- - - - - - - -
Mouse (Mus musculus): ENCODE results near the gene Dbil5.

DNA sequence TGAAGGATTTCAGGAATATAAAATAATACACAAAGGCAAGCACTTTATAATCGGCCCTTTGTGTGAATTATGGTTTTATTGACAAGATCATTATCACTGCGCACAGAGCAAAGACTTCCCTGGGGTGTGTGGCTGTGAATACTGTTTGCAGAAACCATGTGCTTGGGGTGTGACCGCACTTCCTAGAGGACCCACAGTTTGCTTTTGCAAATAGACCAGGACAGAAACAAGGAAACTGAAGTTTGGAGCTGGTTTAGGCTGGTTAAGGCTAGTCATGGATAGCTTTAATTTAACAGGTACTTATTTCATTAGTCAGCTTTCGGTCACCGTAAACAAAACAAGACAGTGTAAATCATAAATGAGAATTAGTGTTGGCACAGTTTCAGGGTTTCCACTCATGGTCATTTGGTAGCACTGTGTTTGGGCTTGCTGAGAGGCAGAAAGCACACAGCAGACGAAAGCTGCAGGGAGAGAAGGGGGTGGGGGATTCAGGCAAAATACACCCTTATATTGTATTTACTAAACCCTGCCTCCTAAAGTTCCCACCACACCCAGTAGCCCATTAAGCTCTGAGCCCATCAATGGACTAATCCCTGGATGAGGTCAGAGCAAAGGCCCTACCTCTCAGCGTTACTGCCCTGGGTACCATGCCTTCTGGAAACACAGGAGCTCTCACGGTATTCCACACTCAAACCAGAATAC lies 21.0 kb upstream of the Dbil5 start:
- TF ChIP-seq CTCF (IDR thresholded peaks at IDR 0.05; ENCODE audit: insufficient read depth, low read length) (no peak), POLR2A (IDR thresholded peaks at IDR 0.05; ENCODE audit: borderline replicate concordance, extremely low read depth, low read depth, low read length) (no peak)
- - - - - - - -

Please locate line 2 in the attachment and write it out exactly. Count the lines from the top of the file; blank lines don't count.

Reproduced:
DNA sequence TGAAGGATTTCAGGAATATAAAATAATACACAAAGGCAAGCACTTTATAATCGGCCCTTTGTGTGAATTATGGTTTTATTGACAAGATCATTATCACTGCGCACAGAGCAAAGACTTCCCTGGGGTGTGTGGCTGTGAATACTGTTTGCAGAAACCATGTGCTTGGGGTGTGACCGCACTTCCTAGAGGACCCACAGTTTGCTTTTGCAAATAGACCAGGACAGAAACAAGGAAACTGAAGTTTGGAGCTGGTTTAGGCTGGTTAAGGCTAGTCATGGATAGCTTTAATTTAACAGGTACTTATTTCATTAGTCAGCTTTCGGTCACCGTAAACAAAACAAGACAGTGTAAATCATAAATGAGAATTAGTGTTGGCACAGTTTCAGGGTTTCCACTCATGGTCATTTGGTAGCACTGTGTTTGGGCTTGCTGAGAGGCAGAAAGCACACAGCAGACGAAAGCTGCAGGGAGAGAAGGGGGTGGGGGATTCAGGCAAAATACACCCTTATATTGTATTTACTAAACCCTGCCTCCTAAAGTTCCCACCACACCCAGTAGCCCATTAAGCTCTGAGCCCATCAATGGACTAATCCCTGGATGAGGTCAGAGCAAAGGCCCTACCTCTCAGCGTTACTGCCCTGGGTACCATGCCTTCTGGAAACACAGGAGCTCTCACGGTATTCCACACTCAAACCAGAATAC lies 21.0 kb upstream of the Dbil5 start: